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Japanese homes compared to European and American ones
Typical Japanese houses ( 7maru - Fotolia.com)
Typical Japanese houses

Written by Maciamo on 21 April 2004 (updated on 5 May 2014)

There are numerous differences between the European houses and apartments and Japanese ones. American homes tend to fit somewhere in between, sometimes closer to Japanese homes, sometimes to European ones, depending on the region and architectural style.

Construction & structural differences

  • Japanese houses don't have cellars or basements. It is apparently prohibited by laws. What a waste of space in crowded cities like Tokyo. No wine cellar, no additional place to store food, but since they don't normally have central heating, so they don't need a boiler.

  • Japanese houses don't have any attic or loft. That may also look like a waste of space, but actually, they are often built on 3 floors instead of 2, so the attic is just an additional floor right under the roof (which means freezing in winter and stifling in summer).

  • Many new Japanese houses have flat roofs with a terrace on the top. This is a creative gain of space - convenient to dry the laundry. As it rains much less in Tokyo than anywhere in Northern Europe, that's fine.

  • Walls are thin (about 10 cm /3 inches) and hollow. It's almost possible to destroy them with a kick or a small hammer. That is because of earthquakes and gives a feeling of "paper house" to the habitations. That's a sharp contrast with the European stone or brick walls thickened by an additional layer of concrete blocks, thermic insulation (glass fiber...) and plaster. Thermal insulation is exceedingly rare in all but the newest Japanese houses. I was personally grew up in a house with 80 cm (30 inches) deep stone walls that would not be destroyed by a sledgehammer or a powerful gun, so Japanese walls appear especially flimsy.

  • As I mentioned above, central heating is uncommon and so is floor heating. I suppose that this is because Japanese homes typically have wooden floors everywhere instead of tiled floors. The Japanese use heat themselves mostly with portable "gas heaters" blowing hot air into the room like an air conditioner, not with fixed radiators.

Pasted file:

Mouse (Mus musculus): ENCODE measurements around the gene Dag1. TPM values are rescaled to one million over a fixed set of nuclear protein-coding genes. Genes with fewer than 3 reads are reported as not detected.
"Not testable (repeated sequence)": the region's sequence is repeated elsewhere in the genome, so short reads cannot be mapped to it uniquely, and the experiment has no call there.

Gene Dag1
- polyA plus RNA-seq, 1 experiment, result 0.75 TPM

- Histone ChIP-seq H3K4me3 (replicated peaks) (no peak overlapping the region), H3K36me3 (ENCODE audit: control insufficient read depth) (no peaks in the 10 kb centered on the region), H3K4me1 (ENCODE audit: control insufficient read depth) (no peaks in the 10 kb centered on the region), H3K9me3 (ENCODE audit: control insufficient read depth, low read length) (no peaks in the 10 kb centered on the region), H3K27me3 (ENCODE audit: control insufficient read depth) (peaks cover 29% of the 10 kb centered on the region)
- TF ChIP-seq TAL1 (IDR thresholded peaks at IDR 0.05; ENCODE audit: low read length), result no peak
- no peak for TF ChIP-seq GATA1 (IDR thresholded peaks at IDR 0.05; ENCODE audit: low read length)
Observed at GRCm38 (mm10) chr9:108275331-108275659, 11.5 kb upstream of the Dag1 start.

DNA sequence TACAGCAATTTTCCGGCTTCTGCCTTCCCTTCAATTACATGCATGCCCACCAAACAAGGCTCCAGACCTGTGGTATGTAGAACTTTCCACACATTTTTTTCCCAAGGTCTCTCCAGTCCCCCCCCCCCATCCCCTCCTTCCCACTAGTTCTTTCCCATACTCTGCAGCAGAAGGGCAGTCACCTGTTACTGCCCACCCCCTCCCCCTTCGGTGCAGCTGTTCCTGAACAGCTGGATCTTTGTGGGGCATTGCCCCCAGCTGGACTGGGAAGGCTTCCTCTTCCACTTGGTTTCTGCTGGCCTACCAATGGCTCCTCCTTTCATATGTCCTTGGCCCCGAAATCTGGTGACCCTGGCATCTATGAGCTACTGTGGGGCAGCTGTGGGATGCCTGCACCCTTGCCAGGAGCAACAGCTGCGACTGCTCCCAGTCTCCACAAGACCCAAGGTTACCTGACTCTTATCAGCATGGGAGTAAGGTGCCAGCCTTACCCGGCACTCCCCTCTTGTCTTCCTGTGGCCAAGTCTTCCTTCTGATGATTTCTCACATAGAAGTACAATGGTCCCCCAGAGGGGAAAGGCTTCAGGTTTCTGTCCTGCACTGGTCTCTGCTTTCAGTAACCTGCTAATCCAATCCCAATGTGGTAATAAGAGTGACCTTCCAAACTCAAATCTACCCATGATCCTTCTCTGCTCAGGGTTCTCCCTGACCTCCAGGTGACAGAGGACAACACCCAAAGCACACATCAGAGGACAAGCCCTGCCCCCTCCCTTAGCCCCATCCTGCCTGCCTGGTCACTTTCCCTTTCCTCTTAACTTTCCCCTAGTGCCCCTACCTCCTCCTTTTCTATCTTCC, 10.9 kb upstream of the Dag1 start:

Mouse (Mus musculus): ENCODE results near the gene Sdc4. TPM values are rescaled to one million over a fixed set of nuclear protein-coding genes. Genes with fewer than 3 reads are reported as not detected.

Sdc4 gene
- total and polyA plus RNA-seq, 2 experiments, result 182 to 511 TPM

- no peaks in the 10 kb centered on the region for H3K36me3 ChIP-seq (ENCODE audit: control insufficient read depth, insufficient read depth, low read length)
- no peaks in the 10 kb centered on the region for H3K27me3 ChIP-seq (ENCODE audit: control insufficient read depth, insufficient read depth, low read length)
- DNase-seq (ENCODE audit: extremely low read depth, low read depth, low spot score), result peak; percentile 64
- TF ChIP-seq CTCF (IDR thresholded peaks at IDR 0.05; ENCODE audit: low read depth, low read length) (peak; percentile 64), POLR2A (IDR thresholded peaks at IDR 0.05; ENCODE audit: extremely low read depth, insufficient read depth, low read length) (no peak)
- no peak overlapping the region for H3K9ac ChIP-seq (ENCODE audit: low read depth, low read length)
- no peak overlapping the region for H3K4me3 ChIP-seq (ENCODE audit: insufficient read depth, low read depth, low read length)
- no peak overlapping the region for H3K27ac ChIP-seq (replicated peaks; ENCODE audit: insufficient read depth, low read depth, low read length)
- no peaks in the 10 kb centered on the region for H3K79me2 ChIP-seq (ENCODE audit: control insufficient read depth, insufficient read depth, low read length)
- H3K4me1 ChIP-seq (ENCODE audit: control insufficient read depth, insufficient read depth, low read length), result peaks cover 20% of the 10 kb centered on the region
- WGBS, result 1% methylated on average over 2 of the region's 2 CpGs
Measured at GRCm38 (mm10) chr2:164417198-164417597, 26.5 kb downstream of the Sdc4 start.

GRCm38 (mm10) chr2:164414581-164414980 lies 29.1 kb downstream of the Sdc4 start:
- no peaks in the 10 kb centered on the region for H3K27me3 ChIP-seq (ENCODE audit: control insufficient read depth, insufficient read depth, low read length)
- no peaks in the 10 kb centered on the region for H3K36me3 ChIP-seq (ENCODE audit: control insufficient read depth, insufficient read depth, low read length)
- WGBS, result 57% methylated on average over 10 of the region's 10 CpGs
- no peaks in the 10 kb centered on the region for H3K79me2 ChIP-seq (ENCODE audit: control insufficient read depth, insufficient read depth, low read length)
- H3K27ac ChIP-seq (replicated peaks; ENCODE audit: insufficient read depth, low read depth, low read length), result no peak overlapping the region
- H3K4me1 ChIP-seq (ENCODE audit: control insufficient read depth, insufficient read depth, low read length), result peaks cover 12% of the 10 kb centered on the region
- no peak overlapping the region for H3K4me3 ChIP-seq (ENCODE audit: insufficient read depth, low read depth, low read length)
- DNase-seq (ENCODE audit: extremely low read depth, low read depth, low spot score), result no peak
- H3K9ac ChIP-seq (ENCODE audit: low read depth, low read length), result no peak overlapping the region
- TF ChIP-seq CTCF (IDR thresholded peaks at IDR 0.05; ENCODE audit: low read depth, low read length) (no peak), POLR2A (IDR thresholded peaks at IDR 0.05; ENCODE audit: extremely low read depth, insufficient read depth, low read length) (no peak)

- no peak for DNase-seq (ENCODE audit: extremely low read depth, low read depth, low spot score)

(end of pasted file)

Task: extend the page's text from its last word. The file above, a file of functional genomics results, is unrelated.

• European houses don't usually have air conditioning, because summers aren't hot enough in the north and are very dry in the south, so that the shade and thick walls are enough to keep it cool inside. All Japanese houses (except in Hokkaido ?) have air conditioning in almost every room, as it would be unbearable during the muggy summer without it.

  • Windows and doors normally open by sliding, especially in slighty older (can't be very old in Japan) or traditional buildings. Window frames don't have partition in the the middle (just contours).

Rooms and utilities

  • On top of the lack of cellar and loft, Japanese houses very rarely have a pantry or larder (I admit it is getting unusual in Europe too), a study room or den (except very rich people), a utility room, a garage (except in the countryside), or ball room (only kidding on this last one).

  • Japanese washing machines open from the top rather than from the side, just like American ones.

  • Japanese rarely have a dishwasher or tumble dryer (eventhough they make the 2 in 1 washer-dryer models now, if space is an issue).

  • The bathroom is usually small because it is limited to the bath and shower space. It lacks a "dry ground" for the sink(s), furniture (for the towels, soap, cosmetics...) or make-up table. The sink and furniture lie outside the bathroom, sometimes on another floor (e.g. on the landing between 2 rooms or next to the entrance hall), which is very peculiar for Westerners. Toilets are always in separate rooms too, so that the euphemistic expression 'going to the bathroom' looses its meaning in Japan.

The Outside

  • Japanese houses in big cities very rarely have a garden (AmE = yard), contrarily to houses in most of Europe, even in big metropolis like London and Paris.

  • The architecture is very standardised by Western standard. Most new houses and apartment buildings are in concrete. They are either painted directly on the concrete or decorated with colourful wall tiles giving a fake look of bricks facade. The style is the same in all Japanese cities from the northern tip of Hokkaido all the way down the southern reaches of Kyushu 3000 km (2000 miles) away. Needless to say that European/Western architecture vary not only by geographical region but also by neighbourhood within a single city or village, and often also from house to house in a same street. This is due to the stronger sense of individualism of Westerners, but also to the fact that Western houses tend to last much longer than Japanese ones. When a city has buildings spanning several centuries, the evolution of architectural styles is far more striking than when all buildings were built in the last 40 or 50 years, as is the case in Japan.



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